Revision tips for English Literature exams


Faculty: Arts, Humanities and Social Sciences
School: School of Humanities and Social Sciences
Course: BA (Hons) English Literature
Category: Language, literature and media

6 June 2017

A female student in the library reading a book by Ralph Ellison

Studying for English Literature exams can be hard, especially if they’re closed book exams. Here are some tips to help you get prepared.

Pick out key themes that interest you, such as gender or nature, and focus on texts that you can relate to those themes. It’s easier to write something original if it’s something you’re interested in. You can collate quotations and ideas on an A4 sheet in a mind map, or a list; or write brief notes on cue cards that you can come back to later.

Key quotes
In those texts that you want to study further, find key quotations. By that I mean quotations you can use for multiple questions. That way, you only need to remember a few from a couple of texts, and will be prepared for multiple questions.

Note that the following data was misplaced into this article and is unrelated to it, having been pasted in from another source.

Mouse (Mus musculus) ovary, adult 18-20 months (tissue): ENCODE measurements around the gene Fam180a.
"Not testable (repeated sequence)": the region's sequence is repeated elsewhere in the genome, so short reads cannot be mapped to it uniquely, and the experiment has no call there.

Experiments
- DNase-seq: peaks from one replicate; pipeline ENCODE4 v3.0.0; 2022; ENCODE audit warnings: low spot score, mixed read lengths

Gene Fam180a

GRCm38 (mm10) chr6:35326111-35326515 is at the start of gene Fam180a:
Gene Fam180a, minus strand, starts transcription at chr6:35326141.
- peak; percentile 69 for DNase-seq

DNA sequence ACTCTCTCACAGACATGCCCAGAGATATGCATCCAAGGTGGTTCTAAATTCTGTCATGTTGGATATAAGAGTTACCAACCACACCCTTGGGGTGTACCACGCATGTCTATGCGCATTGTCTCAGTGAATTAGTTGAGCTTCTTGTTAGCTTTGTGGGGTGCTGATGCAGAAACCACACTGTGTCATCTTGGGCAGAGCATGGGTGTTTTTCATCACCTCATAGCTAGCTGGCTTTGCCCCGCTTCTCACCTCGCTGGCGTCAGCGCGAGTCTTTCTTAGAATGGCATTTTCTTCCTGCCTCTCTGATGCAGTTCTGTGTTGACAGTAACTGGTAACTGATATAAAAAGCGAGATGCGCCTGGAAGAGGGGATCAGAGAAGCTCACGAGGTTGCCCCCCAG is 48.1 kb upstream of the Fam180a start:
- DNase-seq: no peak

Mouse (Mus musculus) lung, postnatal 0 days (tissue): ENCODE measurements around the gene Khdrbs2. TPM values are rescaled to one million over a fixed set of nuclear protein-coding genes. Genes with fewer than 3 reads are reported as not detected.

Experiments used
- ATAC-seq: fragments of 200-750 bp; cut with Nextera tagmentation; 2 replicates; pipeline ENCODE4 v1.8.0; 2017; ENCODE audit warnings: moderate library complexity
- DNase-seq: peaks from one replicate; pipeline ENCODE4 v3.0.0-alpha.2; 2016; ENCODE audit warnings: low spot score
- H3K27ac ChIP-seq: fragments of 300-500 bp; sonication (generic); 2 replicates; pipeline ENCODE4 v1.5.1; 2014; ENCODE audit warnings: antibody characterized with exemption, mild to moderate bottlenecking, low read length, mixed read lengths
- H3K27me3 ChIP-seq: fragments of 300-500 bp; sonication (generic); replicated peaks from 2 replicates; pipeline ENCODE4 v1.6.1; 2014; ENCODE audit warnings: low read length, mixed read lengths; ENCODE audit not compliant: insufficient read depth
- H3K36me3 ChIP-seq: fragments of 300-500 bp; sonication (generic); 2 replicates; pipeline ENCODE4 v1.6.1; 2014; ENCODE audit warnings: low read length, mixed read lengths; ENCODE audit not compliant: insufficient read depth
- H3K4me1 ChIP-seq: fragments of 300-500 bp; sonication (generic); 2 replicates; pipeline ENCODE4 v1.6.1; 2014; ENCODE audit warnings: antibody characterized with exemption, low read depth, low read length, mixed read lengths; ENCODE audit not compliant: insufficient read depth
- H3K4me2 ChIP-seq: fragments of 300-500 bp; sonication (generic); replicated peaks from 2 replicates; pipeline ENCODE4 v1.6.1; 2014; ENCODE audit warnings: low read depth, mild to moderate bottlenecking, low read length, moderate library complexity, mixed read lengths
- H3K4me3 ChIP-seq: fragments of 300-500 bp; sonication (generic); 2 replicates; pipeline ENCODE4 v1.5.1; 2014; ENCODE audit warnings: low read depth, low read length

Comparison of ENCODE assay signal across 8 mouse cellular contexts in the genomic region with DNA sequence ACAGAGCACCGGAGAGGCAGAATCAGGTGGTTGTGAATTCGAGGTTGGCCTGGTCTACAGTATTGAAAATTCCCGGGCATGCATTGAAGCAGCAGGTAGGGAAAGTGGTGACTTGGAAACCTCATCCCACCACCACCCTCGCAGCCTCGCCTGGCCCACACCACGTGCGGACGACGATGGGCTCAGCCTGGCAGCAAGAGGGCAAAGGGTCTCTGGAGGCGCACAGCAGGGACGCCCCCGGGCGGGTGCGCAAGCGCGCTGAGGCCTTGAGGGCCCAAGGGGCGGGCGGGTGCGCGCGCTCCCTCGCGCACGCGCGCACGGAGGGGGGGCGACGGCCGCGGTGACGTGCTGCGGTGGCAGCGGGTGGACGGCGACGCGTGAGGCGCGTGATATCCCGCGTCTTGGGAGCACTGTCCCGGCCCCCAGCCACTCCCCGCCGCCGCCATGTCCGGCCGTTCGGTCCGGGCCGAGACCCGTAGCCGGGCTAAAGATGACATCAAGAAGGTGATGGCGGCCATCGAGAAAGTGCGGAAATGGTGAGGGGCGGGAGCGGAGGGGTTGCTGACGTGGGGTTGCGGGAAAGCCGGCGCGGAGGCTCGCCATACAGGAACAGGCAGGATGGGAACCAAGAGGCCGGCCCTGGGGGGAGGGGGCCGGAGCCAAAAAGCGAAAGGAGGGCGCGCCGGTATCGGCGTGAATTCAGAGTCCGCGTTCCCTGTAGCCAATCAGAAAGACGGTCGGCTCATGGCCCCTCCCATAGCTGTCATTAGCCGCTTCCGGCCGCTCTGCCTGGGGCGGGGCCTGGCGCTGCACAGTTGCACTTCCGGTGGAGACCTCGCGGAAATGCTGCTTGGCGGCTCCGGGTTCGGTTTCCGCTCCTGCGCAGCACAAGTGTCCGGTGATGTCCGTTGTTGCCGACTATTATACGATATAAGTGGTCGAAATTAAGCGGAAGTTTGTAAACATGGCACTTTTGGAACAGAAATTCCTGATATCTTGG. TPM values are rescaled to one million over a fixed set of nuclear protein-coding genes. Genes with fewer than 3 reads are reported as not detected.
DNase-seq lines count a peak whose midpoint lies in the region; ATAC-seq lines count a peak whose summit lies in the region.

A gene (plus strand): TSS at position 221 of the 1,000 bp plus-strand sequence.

Make sure you do plenty of further reading into your chosen texts and themes. If you can bring in some critical readings, your argument will be more solid. It can also help you to develop ideas of your own.

It’s also a good idea to practice making essay plans. The more you do it, the easier it will get. You can incorporate all the elements you have been working on. You could also time yourself writing the essay, with or without the information, then mark yourself and see how you do.

Good luck for your exams! Using the tips above, I’m sure you’ll be fine.



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